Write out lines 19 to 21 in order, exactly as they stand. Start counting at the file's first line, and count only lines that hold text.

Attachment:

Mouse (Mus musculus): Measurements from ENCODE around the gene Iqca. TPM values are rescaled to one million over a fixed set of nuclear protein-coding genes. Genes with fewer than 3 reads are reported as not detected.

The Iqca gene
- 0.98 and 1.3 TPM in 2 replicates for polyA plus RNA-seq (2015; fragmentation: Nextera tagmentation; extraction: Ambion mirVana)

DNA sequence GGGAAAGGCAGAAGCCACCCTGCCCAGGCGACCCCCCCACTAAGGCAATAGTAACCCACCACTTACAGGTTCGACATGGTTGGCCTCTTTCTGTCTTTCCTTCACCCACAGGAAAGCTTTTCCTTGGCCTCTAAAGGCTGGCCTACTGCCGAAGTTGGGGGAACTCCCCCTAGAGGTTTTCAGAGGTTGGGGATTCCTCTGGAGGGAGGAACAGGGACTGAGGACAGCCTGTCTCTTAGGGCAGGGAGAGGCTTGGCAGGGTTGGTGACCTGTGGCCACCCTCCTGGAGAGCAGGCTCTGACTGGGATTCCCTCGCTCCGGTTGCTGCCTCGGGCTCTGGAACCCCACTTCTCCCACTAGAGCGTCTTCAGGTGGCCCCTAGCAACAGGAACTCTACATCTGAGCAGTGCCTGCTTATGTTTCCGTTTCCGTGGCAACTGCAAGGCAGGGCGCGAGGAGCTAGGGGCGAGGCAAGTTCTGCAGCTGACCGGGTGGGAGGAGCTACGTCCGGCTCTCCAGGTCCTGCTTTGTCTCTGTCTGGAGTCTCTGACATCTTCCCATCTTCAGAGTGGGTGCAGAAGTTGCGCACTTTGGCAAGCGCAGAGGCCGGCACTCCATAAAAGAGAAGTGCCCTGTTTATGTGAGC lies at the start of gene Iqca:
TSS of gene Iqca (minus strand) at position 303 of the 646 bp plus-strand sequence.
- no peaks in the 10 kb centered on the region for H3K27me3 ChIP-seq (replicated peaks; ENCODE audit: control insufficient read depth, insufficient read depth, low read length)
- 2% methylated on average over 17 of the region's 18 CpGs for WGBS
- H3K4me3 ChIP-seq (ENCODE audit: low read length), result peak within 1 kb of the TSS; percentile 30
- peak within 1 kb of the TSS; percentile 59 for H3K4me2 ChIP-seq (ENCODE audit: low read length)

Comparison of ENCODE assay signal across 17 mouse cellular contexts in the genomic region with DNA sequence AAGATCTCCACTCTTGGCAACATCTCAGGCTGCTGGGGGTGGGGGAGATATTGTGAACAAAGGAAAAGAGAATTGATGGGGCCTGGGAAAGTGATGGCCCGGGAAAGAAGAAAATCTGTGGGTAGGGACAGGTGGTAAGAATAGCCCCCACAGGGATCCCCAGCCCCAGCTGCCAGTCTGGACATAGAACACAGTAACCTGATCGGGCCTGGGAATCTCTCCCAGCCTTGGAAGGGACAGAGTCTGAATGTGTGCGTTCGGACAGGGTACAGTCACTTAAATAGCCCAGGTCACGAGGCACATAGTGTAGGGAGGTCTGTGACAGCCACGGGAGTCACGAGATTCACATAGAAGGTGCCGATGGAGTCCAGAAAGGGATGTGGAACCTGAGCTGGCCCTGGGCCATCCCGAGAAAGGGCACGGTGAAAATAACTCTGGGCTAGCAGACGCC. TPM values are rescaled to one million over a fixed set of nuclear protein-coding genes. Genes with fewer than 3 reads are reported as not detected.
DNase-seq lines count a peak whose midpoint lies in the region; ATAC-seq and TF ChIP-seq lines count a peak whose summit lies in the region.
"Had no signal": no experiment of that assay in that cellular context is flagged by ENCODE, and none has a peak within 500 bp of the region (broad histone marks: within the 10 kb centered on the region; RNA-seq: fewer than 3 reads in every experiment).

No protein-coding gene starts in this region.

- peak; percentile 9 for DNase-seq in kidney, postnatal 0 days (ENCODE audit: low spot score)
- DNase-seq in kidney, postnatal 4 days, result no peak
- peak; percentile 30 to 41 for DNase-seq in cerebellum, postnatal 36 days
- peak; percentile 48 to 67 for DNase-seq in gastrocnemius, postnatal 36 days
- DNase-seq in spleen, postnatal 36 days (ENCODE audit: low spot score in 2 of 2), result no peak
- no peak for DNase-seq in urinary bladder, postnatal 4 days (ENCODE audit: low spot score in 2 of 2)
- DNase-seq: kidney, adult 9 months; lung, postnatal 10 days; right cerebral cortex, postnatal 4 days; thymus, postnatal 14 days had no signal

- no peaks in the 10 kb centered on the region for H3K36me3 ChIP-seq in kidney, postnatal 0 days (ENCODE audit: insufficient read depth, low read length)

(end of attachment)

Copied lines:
- no peak for DNase-seq in urinary bladder, postnatal 4 days (ENCODE audit: low spot score in 2 of 2)
- DNase-seq: kidney, adult 9 months; lung, postnatal 10 days; right cerebral cortex, postnatal 4 days; thymus, postnatal 14 days had no signal

- no peaks in the 10 kb centered on the region for H3K36me3 ChIP-seq in kidney, postnatal 0 days (ENCODE audit: insufficient read depth, low read length)